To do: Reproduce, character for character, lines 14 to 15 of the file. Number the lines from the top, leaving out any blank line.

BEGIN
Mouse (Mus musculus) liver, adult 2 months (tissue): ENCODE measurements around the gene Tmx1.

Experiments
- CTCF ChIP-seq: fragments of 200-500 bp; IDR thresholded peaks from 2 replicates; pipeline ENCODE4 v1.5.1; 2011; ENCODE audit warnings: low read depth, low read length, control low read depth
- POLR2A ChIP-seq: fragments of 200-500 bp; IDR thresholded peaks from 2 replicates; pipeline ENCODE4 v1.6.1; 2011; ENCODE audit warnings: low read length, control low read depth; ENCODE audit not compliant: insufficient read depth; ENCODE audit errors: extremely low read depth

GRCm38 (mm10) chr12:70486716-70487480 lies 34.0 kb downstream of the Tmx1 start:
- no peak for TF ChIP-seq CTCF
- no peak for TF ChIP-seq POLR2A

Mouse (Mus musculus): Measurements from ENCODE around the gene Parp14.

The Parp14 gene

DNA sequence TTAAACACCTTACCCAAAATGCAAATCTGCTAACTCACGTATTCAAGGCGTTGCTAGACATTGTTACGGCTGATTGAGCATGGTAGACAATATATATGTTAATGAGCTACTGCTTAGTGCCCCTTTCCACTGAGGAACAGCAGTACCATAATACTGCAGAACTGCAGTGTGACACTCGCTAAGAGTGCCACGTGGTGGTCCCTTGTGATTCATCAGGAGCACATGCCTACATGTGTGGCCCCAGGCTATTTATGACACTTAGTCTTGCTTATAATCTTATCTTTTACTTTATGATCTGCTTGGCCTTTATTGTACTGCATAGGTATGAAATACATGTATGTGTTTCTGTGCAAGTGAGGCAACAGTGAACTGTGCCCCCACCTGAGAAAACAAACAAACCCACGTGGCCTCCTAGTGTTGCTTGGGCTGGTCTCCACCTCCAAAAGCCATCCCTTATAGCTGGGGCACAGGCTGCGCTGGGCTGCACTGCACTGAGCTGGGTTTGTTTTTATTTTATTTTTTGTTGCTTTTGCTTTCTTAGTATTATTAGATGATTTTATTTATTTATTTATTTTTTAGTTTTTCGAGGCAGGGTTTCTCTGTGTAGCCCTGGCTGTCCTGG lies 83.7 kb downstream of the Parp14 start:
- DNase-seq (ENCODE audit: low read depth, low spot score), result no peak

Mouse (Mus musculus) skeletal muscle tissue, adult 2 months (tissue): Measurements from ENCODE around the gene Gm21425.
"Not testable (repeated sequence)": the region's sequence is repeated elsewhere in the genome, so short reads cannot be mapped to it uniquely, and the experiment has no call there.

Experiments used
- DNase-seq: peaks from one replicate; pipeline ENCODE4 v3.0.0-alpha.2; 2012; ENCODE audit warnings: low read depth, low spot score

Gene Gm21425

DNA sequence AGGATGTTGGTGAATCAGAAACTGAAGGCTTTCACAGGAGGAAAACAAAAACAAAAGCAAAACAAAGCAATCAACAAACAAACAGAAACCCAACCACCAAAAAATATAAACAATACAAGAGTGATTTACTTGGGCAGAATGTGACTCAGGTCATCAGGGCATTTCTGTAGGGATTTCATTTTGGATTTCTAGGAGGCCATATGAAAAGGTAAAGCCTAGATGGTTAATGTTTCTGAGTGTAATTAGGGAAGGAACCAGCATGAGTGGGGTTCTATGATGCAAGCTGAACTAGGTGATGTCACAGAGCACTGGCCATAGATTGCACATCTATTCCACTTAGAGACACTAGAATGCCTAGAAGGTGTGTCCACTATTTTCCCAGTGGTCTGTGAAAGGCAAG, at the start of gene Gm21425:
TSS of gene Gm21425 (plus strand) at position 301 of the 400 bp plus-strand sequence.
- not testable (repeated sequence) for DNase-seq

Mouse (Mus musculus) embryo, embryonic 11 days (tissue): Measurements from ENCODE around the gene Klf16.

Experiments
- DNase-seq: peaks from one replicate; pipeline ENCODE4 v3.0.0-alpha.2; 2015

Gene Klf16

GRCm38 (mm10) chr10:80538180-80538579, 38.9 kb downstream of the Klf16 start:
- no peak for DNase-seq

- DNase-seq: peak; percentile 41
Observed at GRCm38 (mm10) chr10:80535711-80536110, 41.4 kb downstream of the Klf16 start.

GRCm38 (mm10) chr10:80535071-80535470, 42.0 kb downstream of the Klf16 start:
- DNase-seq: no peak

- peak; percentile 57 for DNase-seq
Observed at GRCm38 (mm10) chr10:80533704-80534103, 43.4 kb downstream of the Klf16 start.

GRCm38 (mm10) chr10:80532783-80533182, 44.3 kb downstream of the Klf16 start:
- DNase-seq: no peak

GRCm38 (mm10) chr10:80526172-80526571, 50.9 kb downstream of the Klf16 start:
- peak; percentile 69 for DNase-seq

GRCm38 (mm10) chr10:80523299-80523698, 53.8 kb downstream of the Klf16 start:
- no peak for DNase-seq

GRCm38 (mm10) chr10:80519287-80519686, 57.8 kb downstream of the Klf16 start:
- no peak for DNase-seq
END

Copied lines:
Experiments used
- DNase-seq: peaks from one replicate; pipeline ENCODE4 v3.0.0-alpha.2; 2012; ENCODE audit warnings: low read depth, low spot score